OS Grid Reference: SE 13468 46176. Fish Stone is a cup-marked rock on Ilkley Moor, in west York-shire, located close to Pancake Stone, and on the footpath that runs along the ridge high above Hangingstone Lane and the Cow & Calf Hotel. For want of a better, proper name, which it might have, but at the moment I can’t find it – I have given it the name: ‘Fish Stone’. However, I “now” know it to be called ‘Pancake Ridge 14’ because it is to be found on that ridge of high ground and opposite the curiously shaped ‘Pancake Stone’, which also has some cup-markings on its top surface. The stone is, at a certain angle, shaped like a fish though I’m sure there are other rocks on the moor that bear that same similarity. The stone has been recorded by Boughey & Vickerman as (338) and by Era as (Era-2564). For directions to the Fish Stone (Pancake Ridge 14) please see the site page for ‘Haystack Rock’: https://thejournalofantiquities.com/2017/10/27/haystack-rock-ilkley-moor-west-yorkshire/
The ‘Fish Stone’ is one of three flat stones here, only the middle one having well-defined pre-historic cup-marks (petroglyphs) on its surface; if there are any on the other two stones they are now faint and worn. There looks to be around 17 cup-markings in the middle and towards the edges of the stone although a some of these may be natural as is the depression at the far side which is due to erosion. Most of the cups are quite small and now fairly worn but they are still visible. There don’t appear to be any rings? But nobody seems to know what these cup-markings are meant to signify – could they be just the idle doodlings of our Bronze Age ancestors, or could they actually be maps showing stars in the night sky, or maybe maps showing burial sites, springs, settlements and other nearby carved rocks; we don’t know with any certainty, so they must therefore remain something of a mystery and ‘an enigma’. If we could travel back in time we could ask the carver of the cups-and-ring markings what he was doing, why he was doing it, and what they were meant to signify. But that’s one for the future!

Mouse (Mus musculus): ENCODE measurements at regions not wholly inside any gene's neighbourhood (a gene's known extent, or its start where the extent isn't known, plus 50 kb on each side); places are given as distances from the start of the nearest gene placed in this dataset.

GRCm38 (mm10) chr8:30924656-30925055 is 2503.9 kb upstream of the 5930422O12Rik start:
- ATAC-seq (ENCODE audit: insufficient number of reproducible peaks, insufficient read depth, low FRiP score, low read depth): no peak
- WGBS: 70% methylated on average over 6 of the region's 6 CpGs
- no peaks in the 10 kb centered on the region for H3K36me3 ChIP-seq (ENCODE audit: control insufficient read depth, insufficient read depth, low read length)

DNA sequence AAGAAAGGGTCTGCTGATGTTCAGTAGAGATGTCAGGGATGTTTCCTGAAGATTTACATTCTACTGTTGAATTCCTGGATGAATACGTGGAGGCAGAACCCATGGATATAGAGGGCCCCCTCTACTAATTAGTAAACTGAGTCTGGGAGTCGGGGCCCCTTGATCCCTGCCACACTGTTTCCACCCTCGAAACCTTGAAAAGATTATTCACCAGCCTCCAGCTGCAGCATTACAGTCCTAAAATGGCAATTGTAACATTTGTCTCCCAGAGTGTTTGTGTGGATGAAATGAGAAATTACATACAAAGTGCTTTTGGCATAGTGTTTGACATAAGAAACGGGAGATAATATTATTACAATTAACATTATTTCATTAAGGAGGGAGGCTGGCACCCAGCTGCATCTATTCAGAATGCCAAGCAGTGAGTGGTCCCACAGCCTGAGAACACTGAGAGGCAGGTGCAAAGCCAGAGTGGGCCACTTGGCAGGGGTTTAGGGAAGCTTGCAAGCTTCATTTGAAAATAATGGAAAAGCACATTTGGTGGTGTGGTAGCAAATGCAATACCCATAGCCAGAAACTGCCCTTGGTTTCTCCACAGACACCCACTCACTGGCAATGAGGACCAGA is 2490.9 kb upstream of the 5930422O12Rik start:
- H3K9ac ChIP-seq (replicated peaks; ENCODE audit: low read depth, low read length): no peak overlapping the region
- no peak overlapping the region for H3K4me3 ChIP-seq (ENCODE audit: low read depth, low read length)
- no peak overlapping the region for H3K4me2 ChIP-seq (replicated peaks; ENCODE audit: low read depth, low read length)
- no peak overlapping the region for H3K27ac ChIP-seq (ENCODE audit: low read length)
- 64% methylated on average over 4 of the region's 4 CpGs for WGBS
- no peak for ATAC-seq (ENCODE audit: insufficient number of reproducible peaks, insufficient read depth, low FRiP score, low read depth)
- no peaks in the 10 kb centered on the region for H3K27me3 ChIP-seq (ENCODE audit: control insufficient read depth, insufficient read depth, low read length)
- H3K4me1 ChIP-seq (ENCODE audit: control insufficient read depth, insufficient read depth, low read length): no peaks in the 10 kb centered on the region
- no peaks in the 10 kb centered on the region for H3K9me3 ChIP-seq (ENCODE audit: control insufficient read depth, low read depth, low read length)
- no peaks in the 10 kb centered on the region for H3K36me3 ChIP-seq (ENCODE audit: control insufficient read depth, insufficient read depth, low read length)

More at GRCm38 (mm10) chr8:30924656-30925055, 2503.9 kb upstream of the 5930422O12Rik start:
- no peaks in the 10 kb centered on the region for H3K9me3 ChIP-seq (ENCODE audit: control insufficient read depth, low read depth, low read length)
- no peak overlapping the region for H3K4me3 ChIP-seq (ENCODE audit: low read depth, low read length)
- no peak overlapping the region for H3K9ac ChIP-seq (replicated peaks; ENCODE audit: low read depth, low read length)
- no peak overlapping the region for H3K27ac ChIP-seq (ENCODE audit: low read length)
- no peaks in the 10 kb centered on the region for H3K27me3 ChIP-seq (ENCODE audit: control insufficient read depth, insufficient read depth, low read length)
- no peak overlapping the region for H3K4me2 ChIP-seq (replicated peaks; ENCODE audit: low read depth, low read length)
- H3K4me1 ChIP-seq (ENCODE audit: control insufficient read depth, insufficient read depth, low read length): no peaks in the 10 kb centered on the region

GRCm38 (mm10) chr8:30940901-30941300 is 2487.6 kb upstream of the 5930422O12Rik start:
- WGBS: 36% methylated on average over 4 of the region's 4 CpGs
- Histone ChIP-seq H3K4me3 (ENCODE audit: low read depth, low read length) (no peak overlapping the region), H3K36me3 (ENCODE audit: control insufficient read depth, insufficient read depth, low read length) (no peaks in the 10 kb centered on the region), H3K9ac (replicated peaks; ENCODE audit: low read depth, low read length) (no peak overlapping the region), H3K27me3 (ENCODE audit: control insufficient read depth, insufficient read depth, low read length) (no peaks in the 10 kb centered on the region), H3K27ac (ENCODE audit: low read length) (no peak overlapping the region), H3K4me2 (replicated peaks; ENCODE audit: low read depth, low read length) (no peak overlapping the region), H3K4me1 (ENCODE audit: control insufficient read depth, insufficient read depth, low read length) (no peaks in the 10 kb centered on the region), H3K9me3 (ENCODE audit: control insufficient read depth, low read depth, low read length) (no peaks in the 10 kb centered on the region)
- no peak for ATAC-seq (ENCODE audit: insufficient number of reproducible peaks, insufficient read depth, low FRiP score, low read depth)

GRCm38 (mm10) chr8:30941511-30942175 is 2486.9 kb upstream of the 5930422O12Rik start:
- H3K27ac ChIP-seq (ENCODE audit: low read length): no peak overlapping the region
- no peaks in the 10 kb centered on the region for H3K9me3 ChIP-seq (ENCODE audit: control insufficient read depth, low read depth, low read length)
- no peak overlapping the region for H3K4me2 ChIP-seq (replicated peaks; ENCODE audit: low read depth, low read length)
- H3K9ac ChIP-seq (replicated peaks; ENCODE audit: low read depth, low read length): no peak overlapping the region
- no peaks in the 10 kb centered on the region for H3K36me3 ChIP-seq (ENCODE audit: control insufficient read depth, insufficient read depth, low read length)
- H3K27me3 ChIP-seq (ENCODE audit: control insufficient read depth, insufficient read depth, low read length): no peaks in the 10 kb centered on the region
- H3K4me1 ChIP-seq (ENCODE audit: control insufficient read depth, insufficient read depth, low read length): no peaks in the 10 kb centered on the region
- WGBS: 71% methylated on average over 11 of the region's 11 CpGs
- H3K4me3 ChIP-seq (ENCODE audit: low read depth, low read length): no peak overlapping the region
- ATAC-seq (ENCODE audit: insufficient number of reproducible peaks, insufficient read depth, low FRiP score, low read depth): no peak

Sources and related websites:-
© Ray Spencer, The Journal of Antiquities, 2019.